Most children have difficulty with transitions at some point in early childhood. Transitions are the changes, moves, or passages from one activity to another. They can also be from one place to another. By establishing routines, adults can help young children make smoother transitions. If children know what to expect, it may be easier to switch gears.
Tips for Adults
- Identify transitions in a child’s life by structuring the day. Minimize the number of transitions and make them manageable for the child.
- Always tell the child that you are leaving and that you will be back. It is best to not sneak away.
- Avoid giving the child a time frame. At this age, children do not understand the concept of time. Instead of saying, “I’ll see you in two hours,” consider something like, “I will see you after nap time.”
- Prepare children by letting them know what, when, and where the transitions will happen. You might say, “We will read one more story, and then it is time to get ready for bed.”
- To help ease a child’s reaction to the transition, acknowledge and validate their feelings. “It is hard to leave Grandma’s house, and it’s OK to feel sad about it. Can I help you find Grandma to give her a hug goodbye?”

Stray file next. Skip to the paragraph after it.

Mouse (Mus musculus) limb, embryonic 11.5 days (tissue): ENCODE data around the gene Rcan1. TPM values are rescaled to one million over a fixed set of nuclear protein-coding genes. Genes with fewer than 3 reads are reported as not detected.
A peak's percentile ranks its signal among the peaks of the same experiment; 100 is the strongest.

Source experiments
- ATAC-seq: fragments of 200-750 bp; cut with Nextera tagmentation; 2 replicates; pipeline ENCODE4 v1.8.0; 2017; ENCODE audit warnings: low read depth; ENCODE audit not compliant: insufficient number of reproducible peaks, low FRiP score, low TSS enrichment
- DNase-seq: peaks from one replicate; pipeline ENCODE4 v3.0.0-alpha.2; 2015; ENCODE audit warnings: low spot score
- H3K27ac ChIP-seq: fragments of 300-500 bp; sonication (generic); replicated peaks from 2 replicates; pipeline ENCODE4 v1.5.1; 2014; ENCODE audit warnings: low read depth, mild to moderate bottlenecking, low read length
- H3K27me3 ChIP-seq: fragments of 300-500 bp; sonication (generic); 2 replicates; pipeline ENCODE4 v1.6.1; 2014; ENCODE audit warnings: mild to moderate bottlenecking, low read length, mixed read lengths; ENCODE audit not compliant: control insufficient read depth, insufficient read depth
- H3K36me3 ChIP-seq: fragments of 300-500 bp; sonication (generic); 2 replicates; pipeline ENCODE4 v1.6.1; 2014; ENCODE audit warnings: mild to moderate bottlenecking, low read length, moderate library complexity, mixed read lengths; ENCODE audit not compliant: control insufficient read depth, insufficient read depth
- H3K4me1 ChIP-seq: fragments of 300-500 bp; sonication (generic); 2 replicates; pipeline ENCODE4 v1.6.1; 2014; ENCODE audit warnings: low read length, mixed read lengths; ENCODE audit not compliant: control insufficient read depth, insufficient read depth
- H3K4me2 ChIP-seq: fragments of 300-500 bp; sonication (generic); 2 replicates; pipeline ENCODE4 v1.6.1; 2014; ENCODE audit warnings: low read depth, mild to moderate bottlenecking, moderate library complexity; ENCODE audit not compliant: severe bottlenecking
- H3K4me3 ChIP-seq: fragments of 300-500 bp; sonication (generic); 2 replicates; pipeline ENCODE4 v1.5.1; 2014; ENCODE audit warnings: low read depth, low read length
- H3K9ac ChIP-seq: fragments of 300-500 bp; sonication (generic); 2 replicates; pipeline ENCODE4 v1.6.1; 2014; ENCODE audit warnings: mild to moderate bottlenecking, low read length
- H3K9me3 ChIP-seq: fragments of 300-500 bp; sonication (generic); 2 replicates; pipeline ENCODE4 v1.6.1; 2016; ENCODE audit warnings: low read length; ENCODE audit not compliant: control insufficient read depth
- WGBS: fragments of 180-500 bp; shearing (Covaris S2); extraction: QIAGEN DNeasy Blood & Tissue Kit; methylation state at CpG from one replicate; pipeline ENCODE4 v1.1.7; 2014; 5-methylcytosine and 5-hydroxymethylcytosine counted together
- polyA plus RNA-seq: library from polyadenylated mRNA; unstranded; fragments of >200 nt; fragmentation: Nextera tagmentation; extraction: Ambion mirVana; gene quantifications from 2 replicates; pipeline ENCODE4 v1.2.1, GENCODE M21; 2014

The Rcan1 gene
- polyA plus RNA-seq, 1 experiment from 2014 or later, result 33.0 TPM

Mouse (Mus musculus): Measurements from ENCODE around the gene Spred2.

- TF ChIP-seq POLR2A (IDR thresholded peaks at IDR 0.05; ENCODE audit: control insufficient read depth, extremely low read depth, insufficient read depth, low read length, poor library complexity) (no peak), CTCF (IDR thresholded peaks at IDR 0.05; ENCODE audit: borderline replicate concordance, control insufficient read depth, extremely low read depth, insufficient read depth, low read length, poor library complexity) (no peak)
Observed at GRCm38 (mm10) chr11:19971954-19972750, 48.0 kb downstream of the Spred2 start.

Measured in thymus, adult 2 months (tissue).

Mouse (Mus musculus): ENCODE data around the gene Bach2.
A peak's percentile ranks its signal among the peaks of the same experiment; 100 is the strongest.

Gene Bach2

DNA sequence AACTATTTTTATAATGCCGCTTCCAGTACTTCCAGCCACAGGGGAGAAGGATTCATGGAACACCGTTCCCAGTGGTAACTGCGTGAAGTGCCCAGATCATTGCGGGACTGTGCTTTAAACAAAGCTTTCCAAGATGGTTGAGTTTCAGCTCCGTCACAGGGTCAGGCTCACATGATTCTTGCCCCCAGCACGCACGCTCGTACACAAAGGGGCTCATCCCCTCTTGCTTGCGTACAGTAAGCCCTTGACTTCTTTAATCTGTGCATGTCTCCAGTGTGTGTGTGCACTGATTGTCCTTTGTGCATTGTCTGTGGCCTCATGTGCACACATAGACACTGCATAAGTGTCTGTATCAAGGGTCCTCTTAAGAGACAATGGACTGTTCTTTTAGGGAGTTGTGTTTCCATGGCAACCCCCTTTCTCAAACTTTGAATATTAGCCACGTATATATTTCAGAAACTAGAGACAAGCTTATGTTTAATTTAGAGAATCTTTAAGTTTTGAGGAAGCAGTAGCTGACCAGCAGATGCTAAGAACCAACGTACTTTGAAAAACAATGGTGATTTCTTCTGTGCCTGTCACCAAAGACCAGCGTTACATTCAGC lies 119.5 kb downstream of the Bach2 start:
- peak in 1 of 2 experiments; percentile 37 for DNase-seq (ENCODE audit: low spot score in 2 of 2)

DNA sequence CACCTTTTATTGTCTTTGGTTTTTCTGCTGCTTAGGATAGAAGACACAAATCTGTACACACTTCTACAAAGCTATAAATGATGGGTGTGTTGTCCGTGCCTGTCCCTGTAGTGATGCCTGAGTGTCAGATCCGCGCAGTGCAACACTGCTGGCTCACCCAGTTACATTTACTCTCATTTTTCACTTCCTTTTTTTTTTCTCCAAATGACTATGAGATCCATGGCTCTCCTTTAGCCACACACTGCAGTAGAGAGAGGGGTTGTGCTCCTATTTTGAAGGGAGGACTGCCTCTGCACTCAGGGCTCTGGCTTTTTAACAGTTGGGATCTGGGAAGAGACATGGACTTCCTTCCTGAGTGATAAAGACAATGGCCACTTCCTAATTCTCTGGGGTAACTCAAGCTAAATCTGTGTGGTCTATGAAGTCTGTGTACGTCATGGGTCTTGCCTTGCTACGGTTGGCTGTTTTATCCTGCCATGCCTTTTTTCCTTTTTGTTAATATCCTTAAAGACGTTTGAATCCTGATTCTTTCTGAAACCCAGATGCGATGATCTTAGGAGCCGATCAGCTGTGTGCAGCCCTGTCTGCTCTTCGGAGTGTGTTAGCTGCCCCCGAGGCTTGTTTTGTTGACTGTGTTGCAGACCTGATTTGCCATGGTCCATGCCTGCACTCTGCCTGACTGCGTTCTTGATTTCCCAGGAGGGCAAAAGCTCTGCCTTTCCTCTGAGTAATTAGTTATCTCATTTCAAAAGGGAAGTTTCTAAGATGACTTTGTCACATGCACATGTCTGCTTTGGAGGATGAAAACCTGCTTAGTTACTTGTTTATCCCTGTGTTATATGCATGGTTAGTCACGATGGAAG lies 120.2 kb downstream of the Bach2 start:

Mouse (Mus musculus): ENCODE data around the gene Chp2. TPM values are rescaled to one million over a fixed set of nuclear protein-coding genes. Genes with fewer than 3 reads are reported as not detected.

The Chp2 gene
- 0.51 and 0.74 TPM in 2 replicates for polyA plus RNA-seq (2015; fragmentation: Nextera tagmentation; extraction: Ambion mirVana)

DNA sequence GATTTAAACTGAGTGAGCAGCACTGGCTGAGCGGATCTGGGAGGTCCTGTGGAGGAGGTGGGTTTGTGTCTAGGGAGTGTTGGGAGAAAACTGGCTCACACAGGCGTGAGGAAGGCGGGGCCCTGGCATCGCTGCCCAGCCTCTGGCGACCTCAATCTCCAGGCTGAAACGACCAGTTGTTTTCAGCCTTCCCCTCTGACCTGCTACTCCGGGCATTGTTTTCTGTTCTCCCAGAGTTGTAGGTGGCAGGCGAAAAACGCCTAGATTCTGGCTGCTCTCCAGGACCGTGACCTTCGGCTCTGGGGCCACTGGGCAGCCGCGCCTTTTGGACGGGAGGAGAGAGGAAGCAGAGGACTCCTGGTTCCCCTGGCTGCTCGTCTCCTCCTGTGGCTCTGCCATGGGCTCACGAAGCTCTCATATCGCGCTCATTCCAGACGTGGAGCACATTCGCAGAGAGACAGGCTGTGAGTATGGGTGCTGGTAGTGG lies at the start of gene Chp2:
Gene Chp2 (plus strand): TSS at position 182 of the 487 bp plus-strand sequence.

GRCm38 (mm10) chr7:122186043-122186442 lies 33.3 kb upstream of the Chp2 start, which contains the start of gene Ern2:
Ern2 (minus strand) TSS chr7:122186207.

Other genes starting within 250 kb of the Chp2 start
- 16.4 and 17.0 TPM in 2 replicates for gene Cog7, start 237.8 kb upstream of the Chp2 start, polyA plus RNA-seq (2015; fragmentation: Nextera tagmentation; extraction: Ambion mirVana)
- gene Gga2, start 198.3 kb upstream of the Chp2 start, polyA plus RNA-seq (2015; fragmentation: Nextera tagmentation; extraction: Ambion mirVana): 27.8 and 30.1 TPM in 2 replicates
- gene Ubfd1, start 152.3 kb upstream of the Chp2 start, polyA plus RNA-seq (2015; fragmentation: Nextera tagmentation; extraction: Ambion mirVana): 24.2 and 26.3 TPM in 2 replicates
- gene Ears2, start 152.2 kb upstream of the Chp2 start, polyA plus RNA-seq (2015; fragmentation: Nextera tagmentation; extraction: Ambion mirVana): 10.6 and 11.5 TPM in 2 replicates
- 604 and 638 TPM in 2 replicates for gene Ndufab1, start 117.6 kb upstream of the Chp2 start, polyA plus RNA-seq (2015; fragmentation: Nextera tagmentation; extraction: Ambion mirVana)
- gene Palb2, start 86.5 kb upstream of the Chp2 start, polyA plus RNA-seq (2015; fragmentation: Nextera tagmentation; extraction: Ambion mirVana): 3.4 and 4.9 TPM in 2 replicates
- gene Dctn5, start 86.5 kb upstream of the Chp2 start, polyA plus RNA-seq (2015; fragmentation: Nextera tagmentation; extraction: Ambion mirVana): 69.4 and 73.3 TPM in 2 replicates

- Develop a ritual when it is time to transition. For example, have the child say goodbye to their favorite swing when it is time to leave the park.
Security Blankets & Beyond
Does your child use a transitional object? These can include security blankets, teddy bears, or favorite toys, and they provide a child comfort during times of uncertainty. Children can vary greatly in their ability to handle transitions and their need for transitional objects. Here are a few things to consider about security blankets and other objects.
- Experts suggest allowing children to let go of the object in their own time. Taking away this object could result in attachment insecurities later in life.
- Try not to praise the child’s independence or remove the object from their possessions. It is important for a child to have their security blanket or other object around and to say goodbye to it when they are ready.
- If a child is ready to phase out the transitional object, use a gradual approach. Increase the amount of time that the item is out of reach.
- If the item is lost, show the child that you understand their loss. Start by telling the child that you feel sad about it too. Ask the child if they have ideas of what they might like to have in place.
Sometimes it is difficult for adults to understand the significance of the transitional object. However, it is important to view the object as a sign of a child’s resilience. They are learning to cope with difficult transitions. If your child currently uses a transitional object, be supportive and remember that these items are common with many children and are a natural part of growing up.
Adapted from “Parenting the Preschooler: Transitions & Security Blankets” from the UW-Madison Division of Extension. Visit fyi.extension.wisc.edu/parentingthepreschooler for references and more information.